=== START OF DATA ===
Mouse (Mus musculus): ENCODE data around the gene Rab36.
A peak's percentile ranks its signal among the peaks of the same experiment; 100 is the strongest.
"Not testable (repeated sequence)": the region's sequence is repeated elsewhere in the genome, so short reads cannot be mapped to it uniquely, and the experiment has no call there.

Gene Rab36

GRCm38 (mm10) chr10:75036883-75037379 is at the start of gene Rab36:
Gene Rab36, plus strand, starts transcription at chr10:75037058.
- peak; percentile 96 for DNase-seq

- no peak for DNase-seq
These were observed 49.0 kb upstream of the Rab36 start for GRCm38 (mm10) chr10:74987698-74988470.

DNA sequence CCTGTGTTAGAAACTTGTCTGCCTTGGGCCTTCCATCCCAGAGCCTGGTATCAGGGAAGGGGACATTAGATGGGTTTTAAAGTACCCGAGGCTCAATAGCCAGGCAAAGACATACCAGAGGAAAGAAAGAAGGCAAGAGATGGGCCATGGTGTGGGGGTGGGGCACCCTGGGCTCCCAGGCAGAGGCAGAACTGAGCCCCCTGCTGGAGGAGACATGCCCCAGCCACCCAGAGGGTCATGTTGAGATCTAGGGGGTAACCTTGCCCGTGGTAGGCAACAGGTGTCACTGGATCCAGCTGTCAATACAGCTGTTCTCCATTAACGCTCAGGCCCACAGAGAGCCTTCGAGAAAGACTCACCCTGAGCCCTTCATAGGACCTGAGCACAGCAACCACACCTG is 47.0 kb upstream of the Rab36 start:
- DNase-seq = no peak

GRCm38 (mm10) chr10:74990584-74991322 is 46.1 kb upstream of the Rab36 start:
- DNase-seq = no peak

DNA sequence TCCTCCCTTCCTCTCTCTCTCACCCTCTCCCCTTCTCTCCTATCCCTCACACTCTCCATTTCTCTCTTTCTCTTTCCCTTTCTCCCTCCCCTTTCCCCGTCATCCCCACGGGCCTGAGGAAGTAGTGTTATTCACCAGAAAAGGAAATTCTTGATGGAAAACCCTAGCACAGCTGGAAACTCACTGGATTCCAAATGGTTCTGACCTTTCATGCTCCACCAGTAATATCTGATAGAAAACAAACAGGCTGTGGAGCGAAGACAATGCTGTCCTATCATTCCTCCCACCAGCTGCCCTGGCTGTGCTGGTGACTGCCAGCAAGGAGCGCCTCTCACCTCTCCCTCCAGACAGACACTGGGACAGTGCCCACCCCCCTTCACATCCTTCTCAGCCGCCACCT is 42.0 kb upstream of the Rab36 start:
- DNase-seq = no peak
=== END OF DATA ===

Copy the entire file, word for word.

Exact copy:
Mouse (Mus musculus): ENCODE data around the gene Rab36.
A peak's percentile ranks its signal among the peaks of the same experiment; 100 is the strongest.
"Not testable (repeated sequence)": the region's sequence is repeated elsewhere in the genome, so short reads cannot be mapped to it uniquely, and the experiment has no call there.

Gene Rab36

GRCm38 (mm10) chr10:75036883-75037379 is at the start of gene Rab36:
Gene Rab36, plus strand, starts transcription at chr10:75037058.
- peak; percentile 96 for DNase-seq

- no peak for DNase-seq
These were observed 49.0 kb upstream of the Rab36 start for GRCm38 (mm10) chr10:74987698-74988470.

DNA sequence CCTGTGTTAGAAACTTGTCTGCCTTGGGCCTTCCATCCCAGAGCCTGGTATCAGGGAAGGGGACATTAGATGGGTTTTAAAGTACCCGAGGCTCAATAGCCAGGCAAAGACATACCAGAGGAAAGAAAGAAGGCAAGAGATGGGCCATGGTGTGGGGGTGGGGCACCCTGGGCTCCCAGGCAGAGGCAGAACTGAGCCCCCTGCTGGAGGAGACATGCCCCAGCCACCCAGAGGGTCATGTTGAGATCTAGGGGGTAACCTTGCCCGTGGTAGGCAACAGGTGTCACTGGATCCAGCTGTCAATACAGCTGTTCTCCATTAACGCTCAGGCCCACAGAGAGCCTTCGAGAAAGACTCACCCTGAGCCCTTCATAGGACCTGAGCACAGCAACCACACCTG is 47.0 kb upstream of the Rab36 start:
- DNase-seq = no peak

GRCm38 (mm10) chr10:74990584-74991322 is 46.1 kb upstream of the Rab36 start:
- DNase-seq = no peak

DNA sequence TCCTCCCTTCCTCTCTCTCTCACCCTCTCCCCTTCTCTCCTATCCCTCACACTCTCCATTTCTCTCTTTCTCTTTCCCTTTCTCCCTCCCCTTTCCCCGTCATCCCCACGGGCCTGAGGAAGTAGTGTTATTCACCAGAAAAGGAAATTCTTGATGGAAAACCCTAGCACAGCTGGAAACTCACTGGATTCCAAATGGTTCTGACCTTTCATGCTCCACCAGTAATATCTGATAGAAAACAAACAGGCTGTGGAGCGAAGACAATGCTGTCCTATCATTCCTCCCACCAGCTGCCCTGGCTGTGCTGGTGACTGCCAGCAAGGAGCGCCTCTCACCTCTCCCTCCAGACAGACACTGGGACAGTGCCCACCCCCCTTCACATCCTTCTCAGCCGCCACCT is 42.0 kb upstream of the Rab36 start:
- DNase-seq = no peak